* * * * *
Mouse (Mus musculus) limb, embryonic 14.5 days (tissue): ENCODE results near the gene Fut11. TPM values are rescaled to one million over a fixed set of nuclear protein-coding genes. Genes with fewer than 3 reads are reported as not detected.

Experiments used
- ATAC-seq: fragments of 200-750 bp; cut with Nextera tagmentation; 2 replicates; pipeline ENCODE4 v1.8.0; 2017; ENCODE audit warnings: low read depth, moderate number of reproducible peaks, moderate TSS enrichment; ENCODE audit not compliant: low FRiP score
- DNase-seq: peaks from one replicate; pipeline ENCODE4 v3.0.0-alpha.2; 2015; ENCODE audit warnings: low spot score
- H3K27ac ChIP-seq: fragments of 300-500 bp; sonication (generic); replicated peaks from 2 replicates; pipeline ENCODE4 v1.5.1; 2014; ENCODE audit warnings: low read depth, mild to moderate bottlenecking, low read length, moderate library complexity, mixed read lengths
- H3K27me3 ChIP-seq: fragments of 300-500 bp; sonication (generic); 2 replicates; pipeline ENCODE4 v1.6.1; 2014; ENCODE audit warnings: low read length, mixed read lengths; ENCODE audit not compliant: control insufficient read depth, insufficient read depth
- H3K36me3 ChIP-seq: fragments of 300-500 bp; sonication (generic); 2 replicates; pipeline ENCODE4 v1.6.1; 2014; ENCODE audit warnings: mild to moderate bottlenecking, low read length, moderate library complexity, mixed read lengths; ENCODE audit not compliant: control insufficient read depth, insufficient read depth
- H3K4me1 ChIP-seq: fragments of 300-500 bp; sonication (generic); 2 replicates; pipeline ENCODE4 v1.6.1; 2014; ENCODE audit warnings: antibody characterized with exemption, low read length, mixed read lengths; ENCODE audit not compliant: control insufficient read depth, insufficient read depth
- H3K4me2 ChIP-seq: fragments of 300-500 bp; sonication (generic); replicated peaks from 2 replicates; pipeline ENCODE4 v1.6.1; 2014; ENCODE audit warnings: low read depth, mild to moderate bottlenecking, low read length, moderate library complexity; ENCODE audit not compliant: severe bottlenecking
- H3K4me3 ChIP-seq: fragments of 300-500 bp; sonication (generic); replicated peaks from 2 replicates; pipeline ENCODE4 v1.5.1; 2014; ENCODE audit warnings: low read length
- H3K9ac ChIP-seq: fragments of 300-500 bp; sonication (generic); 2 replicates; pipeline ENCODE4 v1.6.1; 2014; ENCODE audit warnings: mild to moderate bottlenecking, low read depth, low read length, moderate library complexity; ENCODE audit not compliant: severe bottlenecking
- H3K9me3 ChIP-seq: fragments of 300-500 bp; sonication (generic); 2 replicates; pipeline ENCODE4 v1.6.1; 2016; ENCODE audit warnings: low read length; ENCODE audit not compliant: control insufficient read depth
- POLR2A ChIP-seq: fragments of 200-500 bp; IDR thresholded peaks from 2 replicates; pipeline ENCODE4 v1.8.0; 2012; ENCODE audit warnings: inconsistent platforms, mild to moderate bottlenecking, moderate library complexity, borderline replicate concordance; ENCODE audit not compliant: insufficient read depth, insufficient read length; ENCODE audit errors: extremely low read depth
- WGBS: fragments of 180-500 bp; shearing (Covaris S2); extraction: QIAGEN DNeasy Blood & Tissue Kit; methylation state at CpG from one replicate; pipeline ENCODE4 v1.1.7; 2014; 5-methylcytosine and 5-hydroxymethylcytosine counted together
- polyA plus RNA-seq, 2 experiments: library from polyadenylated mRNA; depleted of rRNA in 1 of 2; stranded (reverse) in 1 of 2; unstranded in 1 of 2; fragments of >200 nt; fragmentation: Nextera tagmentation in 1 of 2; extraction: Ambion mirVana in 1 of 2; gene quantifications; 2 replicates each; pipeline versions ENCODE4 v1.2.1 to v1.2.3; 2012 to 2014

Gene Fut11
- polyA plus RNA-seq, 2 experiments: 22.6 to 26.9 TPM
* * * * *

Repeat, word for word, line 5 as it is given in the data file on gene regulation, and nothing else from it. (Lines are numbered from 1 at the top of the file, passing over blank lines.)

- H3K27ac ChIP-seq: fragments of 300-500 bp; sonication (generic); replicated peaks from 2 replicates; pipeline ENCODE4 v1.5.1; 2014; ENCODE audit warnings: low read depth, mild to moderate bottlenecking, low read length, moderate library complexity, mixed read lengths